Mali’s interim prime minister poured damning criticism on France at the UN on Saturday, saying they were “stabbed in the back” when the French military withdrew from the country.
Abdoulaye Idrissa Maïga said Mali felt abandoned in its fight against terrorism. “The world will remember that, after being abandoned in mid-air on 10 June 2021 by France’s unilateral decision to withdraw the Barkhane force from Mali, my country was then stabbed in the back by the French authorities,” said Maïga.
In view of the seriousness of the acts committed by the French junta, Mali, in its letter dated 15 August 2022, requested an emergency meeting of the United Nations Security Council. “The purpose of this meeting is to allow Mali to present the evidence in its possession, demonstrating that the French army has repeatedly attacked my country.”
France intervened militarily in 2013, leading an effort to oust Islamic extremists from control of the northern Malian towns they had overtaken. Over the past nine years, France had continued its presence in a bid to stabilise the country amid repeated attacks by insurgents.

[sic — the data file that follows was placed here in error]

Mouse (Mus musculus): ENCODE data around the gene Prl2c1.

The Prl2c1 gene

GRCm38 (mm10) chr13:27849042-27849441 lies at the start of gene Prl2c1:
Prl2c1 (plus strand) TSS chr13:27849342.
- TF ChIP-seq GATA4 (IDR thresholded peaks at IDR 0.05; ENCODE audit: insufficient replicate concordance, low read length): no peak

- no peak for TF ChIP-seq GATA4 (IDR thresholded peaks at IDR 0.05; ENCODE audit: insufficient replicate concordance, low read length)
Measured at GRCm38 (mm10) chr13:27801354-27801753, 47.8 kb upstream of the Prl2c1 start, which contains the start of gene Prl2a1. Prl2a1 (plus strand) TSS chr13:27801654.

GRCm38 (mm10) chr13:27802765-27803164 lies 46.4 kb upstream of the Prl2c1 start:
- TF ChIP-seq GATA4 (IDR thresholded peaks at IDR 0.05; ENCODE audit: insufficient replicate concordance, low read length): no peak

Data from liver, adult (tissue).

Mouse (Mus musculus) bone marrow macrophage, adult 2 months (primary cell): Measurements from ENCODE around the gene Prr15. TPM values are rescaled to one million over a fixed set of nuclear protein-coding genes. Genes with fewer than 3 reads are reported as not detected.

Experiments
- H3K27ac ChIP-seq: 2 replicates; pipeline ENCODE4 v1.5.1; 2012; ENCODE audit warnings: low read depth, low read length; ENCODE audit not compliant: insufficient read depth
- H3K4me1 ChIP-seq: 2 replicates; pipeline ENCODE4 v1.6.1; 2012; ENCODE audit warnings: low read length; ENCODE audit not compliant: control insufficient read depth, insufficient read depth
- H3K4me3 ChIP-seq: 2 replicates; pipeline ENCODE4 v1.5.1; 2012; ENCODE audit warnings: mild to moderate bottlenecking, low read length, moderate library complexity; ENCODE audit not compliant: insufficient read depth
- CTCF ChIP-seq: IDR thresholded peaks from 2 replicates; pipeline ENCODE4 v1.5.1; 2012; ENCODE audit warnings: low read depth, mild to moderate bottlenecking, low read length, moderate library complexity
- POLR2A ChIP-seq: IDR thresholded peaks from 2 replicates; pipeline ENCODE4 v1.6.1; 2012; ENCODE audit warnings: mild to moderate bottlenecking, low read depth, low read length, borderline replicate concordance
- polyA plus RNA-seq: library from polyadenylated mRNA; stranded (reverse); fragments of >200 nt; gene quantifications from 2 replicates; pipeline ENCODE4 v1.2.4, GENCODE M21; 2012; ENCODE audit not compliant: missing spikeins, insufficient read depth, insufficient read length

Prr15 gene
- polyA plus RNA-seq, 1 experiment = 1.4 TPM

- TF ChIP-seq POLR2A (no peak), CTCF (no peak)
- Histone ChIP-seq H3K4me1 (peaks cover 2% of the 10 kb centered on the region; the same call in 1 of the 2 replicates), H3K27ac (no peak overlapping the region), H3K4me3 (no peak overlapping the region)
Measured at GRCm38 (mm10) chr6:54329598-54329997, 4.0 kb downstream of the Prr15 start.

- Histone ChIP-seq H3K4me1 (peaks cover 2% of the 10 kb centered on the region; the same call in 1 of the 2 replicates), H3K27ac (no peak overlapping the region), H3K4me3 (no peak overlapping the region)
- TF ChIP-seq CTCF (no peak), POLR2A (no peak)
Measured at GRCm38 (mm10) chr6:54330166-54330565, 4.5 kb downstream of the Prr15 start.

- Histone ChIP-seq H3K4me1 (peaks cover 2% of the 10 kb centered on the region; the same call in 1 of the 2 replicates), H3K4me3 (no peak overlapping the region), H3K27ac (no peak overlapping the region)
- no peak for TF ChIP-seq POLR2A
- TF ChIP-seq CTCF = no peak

But the PM said the fight is now in the hands of citizens. “I would like to say that the Malian people have decided to take their destiny into their own hands. They fully support the government in rebuilding Mali and in returning to a peaceful and secure constitutional order in March 2024, following free, transparent and credible elections.”
Maïga also directly criticised U.N. Secretary-General Secretary-General Antonio Guterres. But praised the influence of Russian mercenaries and the “exemplary and fruitful cooperation between Mali and Russia.”